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THE SECOND EPISTLE OF PAUL THE APOSTLE TO THE CORINTHIANS - Chapter 11 - Verse 2

Verse 2. For I am jealous over you. This verse expresses the reason why he was disposed to speak of his attainments, and of what he dad done. It was because he loved them, and because he feared that they were in danger of being seduced from the simplicity of the gospel. The phrase, "I am jealous," (zhlw,) means, properly, I ardently love you; I am full of tender attachment to you. The word was usual among the Greeks to denote an ardent affection of any kind, (from zew, to boil, to be fervid or fervent.) The precise meaning is to be determined by the connexion. See Barnes "1 Co 12:31".

The word may denote the jealousy which is felt by an apprehension of departure from fidelity on the part of those whom we love; or it may denote a fervid and glowing attachment. The meaning here probably is, that Paul had a strong attachment to them.

With godly jealousy. Greek, "with the zeal of God," (yeou zhlw) That is, with very great or vehement zeal—in accordance with the Hebrew custom when the name God is used to denote anything signally great, as the phrase "mountains of God," meaning very elevated or lofty mountains. The mention of this ardent attachment suggested what follows. His mind reverted to the tenderness of the marriage relation, and to the possibility that in that relation the affections might be estranged. He makes use of this figure, therefore, to apprize them of the change which he apprehended.

For I have espoused you, etc. The word here used armozw means, properly, to adapt, to fit, to join together. Hence to join in wedlock, to marry. Here it means to marry to another; and the idea is, that Paul had been the agent employed in forming a connexion, similar to the marriage connexion, between them and the Saviour. The allusion here is not certain. It may refer to the custom which prevailed when friends made and procured the marriage for the bridegroom; or it may refer to some custom like that which prevailed among the Lacedemonians, where persons were employed to form the lives and manners of virgins, and prepare them for the duties of the married life. The sense is clear. Paul claims that it was by his instrumentality that they had been united to the Redeemer. Under him they had been brought into a relation to the Saviour, similar to that sustained by the bride to her husband; and he felt all the interest in them which naturally grew out of that fact, and from a desire to present them blameless to the pure Redeemer. The relation of the church to Christ is often represented by marriage. See Eph 5:23-33; Re 19:7; 21:9.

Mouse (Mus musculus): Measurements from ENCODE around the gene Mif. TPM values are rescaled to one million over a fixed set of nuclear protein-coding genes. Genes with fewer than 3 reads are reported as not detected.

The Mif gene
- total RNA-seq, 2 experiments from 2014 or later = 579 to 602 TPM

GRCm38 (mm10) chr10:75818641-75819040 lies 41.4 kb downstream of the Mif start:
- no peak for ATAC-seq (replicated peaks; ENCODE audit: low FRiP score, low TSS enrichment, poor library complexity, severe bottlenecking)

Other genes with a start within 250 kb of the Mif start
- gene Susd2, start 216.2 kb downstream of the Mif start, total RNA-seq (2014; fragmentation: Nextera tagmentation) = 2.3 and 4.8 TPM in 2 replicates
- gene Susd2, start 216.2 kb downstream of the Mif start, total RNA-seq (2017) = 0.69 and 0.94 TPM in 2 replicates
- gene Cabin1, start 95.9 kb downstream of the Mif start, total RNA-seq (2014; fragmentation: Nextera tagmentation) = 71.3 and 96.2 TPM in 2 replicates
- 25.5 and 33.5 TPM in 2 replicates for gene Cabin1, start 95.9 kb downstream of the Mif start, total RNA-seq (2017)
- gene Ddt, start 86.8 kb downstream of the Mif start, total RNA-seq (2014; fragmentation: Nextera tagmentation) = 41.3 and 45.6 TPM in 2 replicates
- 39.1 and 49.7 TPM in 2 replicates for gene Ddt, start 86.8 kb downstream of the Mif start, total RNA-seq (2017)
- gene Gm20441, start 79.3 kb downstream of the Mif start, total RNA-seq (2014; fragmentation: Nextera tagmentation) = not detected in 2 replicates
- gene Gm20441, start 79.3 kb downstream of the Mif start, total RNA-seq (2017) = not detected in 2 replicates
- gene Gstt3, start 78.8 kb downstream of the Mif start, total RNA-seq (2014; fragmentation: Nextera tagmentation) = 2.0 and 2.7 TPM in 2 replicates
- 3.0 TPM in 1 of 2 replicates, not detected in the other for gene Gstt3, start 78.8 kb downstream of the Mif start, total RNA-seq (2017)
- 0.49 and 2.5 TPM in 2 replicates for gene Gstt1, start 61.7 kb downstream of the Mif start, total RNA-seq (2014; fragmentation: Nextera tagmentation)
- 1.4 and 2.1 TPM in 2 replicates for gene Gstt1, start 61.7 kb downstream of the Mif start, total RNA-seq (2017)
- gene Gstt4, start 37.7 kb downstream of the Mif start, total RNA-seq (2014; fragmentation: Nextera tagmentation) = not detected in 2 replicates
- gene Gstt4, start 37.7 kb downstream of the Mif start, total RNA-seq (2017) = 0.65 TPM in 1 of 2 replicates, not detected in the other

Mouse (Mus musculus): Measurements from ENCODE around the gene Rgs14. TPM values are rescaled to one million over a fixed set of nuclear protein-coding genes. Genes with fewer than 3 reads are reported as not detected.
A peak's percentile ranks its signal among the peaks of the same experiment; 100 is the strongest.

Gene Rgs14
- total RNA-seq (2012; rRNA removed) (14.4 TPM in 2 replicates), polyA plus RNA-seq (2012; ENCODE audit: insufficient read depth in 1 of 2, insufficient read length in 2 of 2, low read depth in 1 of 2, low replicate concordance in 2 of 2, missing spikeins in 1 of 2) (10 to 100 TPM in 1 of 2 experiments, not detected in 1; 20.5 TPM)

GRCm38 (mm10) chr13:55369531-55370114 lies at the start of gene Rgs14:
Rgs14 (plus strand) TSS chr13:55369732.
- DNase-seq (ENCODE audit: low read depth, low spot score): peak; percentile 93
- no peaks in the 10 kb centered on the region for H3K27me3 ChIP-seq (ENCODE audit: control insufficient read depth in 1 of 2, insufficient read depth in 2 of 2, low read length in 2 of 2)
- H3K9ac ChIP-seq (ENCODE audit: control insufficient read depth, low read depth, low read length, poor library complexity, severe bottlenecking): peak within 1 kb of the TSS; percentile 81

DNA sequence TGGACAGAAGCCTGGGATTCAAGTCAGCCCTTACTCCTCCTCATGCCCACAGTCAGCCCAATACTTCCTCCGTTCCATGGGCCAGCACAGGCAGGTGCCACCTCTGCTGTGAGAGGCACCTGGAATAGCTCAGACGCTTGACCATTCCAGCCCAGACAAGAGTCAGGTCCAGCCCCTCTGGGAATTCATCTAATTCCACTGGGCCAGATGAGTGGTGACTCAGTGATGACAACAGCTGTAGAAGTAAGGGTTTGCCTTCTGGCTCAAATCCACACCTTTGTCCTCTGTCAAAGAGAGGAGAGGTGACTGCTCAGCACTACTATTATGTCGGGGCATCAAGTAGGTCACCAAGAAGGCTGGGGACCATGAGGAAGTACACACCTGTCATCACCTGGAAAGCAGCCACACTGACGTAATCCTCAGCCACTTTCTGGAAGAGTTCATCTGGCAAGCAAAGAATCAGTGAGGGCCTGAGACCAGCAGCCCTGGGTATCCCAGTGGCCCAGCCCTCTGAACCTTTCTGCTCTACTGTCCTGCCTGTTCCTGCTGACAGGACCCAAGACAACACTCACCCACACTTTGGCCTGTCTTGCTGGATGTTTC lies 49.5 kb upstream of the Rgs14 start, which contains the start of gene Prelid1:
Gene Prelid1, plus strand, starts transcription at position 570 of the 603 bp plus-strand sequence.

To one husband. To the Redeemer.

That I may present you as a chaste virgin to Christ. The allusion here, according to Doddridge, is to the custom among the Greeks "of having an officer whose business it was to educate and form young women, especially those of rank and figure, designed for marriage, and then to present them to those who were to be their husbands; and if this officer through negligence permitted them to be corrupted between the espousals and the consummation of the marriage, great blame would fall upon him." Such a responsibility Paul felt. So anxious was he for the entire purity of that church which was to constitute "the bride, the Lamb's wife;" so anxious that all who were connected with that church should be presented pure in heaven.

{a} "to one husband" Hos 2:19,20 {b} "chaste virgin" Le 21:13

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